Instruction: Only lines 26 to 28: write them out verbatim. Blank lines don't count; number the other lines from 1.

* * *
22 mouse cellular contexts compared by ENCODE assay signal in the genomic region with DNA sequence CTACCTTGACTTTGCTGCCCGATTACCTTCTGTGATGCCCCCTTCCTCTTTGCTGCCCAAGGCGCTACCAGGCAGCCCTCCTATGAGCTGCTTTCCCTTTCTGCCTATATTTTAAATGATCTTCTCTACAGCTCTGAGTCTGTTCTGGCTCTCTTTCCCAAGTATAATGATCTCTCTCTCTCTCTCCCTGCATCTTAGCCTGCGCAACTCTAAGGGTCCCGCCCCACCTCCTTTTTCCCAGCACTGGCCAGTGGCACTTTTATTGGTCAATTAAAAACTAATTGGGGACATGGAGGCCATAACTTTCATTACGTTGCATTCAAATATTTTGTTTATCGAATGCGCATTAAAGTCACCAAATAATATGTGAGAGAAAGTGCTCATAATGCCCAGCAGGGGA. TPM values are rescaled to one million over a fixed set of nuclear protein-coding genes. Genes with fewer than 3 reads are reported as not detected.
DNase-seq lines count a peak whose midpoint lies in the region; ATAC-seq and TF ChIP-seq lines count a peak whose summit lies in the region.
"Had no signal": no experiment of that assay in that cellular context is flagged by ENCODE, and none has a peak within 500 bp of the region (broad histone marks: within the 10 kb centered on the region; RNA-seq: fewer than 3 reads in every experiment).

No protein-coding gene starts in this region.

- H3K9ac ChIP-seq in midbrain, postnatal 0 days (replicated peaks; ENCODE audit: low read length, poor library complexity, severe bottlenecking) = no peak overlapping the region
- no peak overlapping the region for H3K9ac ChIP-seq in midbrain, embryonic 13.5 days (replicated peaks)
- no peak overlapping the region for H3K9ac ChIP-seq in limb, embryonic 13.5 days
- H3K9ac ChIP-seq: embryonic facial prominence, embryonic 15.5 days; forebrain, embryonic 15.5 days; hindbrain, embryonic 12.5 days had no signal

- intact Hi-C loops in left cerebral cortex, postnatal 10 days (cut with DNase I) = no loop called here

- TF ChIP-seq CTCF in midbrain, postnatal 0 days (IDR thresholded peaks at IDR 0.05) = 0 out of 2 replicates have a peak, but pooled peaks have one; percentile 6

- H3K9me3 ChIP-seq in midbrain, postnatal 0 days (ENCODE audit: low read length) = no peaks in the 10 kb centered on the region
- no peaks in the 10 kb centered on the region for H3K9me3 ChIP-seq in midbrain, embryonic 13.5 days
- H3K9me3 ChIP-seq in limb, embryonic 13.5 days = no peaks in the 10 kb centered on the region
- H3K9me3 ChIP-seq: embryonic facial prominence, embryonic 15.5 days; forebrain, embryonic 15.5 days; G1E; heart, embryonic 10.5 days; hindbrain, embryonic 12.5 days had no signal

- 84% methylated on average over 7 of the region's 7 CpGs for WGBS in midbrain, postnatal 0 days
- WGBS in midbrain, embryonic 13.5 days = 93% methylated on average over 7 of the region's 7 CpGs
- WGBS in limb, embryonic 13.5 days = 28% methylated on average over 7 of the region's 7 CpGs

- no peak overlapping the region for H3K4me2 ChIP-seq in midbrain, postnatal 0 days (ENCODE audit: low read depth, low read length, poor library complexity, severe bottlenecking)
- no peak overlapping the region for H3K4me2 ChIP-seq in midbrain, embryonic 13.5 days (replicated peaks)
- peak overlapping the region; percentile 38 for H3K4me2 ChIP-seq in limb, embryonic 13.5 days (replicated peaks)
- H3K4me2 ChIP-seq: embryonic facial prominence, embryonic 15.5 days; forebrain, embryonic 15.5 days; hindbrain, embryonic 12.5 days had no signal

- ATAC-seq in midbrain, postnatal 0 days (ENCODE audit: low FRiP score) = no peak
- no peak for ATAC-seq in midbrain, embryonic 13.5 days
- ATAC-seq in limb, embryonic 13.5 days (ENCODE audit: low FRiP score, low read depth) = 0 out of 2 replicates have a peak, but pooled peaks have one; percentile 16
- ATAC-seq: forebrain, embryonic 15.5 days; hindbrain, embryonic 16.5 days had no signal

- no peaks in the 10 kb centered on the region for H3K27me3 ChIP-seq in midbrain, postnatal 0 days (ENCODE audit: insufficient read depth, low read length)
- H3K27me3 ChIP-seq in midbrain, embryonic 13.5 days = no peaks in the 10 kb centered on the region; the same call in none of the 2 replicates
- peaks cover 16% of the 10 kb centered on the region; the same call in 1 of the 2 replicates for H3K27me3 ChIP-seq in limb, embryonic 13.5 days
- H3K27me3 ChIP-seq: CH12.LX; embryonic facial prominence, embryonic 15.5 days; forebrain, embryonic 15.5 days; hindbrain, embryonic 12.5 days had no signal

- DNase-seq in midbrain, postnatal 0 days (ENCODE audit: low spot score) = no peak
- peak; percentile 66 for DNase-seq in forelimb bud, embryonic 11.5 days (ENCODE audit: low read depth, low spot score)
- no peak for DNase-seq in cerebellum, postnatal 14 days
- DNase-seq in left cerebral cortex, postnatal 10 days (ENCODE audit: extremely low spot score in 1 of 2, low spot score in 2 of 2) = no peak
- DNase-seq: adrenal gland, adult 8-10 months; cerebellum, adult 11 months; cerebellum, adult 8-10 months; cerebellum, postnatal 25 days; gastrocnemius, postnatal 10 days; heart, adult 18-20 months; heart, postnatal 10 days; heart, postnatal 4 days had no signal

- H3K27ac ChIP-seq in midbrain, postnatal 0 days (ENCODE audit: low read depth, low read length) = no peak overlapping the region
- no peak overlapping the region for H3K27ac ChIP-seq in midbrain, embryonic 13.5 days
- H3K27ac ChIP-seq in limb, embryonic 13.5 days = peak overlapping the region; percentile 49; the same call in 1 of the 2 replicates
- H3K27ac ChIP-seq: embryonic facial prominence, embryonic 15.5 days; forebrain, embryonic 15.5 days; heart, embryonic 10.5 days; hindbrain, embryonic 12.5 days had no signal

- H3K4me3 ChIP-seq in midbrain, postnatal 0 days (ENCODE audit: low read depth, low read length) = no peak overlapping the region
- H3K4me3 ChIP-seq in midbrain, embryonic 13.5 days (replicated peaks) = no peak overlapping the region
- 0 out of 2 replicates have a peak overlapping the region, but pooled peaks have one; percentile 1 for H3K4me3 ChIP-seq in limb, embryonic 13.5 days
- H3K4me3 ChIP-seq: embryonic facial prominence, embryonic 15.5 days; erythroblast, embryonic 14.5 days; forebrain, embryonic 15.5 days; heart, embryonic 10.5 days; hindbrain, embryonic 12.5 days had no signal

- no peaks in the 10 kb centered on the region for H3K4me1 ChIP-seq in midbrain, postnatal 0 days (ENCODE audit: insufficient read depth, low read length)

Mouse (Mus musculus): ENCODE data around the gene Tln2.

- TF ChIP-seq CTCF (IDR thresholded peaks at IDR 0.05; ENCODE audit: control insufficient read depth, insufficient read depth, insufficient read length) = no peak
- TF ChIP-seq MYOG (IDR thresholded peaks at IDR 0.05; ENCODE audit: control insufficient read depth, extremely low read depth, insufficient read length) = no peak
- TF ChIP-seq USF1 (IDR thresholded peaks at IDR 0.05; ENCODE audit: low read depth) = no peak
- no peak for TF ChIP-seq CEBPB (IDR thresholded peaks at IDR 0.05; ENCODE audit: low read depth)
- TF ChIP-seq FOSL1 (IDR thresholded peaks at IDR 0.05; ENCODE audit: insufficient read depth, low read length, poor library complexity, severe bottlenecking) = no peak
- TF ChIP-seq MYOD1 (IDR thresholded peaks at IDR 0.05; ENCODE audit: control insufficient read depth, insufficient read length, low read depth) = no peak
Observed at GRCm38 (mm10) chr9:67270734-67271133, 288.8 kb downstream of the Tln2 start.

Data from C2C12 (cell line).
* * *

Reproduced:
- no peaks in the 10 kb centered on the region for H3K27me3 ChIP-seq in midbrain, postnatal 0 days (ENCODE audit: insufficient read depth, low read length)
- H3K27me3 ChIP-seq in midbrain, embryonic 13.5 days = no peaks in the 10 kb centered on the region; the same call in none of the 2 replicates
- peaks cover 16% of the 10 kb centered on the region; the same call in 1 of the 2 replicates for H3K27me3 ChIP-seq in limb, embryonic 13.5 days